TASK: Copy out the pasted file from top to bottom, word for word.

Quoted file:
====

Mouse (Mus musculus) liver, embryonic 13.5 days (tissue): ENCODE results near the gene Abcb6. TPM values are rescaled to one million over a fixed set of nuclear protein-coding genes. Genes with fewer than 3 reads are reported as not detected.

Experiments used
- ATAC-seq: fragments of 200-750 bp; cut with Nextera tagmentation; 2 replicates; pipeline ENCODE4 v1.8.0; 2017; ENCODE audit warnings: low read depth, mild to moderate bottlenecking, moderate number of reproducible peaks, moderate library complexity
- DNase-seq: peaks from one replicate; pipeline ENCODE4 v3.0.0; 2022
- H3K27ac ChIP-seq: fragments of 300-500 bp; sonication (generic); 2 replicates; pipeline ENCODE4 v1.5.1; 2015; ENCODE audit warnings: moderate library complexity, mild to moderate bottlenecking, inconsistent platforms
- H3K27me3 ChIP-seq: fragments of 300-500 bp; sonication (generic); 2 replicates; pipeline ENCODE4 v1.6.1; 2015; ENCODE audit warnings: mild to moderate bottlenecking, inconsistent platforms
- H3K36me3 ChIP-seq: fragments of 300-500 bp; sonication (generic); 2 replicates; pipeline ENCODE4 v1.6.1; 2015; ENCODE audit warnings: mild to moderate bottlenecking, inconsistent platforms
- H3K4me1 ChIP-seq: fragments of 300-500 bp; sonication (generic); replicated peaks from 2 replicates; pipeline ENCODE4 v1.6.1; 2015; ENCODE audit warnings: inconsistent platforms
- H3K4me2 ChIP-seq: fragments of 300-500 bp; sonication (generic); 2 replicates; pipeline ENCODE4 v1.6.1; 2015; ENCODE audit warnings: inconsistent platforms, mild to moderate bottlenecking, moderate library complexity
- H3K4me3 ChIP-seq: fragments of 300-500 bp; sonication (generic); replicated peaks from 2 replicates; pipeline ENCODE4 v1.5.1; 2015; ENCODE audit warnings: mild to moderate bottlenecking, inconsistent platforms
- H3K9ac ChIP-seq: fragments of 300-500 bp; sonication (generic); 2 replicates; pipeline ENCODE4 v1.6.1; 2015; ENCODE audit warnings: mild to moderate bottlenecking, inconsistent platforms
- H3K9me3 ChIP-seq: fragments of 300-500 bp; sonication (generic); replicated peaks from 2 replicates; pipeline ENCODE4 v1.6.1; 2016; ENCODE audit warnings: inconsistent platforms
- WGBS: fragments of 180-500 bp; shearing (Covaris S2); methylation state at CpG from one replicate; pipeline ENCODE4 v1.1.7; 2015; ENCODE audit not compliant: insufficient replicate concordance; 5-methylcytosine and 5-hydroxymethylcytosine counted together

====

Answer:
Mouse (Mus musculus) liver, embryonic 13.5 days (tissue): ENCODE results near the gene Abcb6. TPM values are rescaled to one million over a fixed set of nuclear protein-coding genes. Genes with fewer than 3 reads are reported as not detected.

Experiments used
- ATAC-seq: fragments of 200-750 bp; cut with Nextera tagmentation; 2 replicates; pipeline ENCODE4 v1.8.0; 2017; ENCODE audit warnings: low read depth, mild to moderate bottlenecking, moderate number of reproducible peaks, moderate library complexity
- DNase-seq: peaks from one replicate; pipeline ENCODE4 v3.0.0; 2022
- H3K27ac ChIP-seq: fragments of 300-500 bp; sonication (generic); 2 replicates; pipeline ENCODE4 v1.5.1; 2015; ENCODE audit warnings: moderate library complexity, mild to moderate bottlenecking, inconsistent platforms
- H3K27me3 ChIP-seq: fragments of 300-500 bp; sonication (generic); 2 replicates; pipeline ENCODE4 v1.6.1; 2015; ENCODE audit warnings: mild to moderate bottlenecking, inconsistent platforms
- H3K36me3 ChIP-seq: fragments of 300-500 bp; sonication (generic); 2 replicates; pipeline ENCODE4 v1.6.1; 2015; ENCODE audit warnings: mild to moderate bottlenecking, inconsistent platforms
- H3K4me1 ChIP-seq: fragments of 300-500 bp; sonication (generic); replicated peaks from 2 replicates; pipeline ENCODE4 v1.6.1; 2015; ENCODE audit warnings: inconsistent platforms
- H3K4me2 ChIP-seq: fragments of 300-500 bp; sonication (generic); 2 replicates; pipeline ENCODE4 v1.6.1; 2015; ENCODE audit warnings: inconsistent platforms, mild to moderate bottlenecking, moderate library complexity
- H3K4me3 ChIP-seq: fragments of 300-500 bp; sonication (generic); replicated peaks from 2 replicates; pipeline ENCODE4 v1.5.1; 2015; ENCODE audit warnings: mild to moderate bottlenecking, inconsistent platforms
- H3K9ac ChIP-seq: fragments of 300-500 bp; sonication (generic); 2 replicates; pipeline ENCODE4 v1.6.1; 2015; ENCODE audit warnings: mild to moderate bottlenecking, inconsistent platforms
- H3K9me3 ChIP-seq: fragments of 300-500 bp; sonication (generic); replicated peaks from 2 replicates; pipeline ENCODE4 v1.6.1; 2016; ENCODE audit warnings: inconsistent platforms
- WGBS: fragments of 180-500 bp; shearing (Covaris S2); methylation state at CpG from one replicate; pipeline ENCODE4 v1.1.7; 2015; ENCODE audit not compliant: insufficient replicate concordance; 5-methylcytosine and 5-hydroxymethylcytosine counted together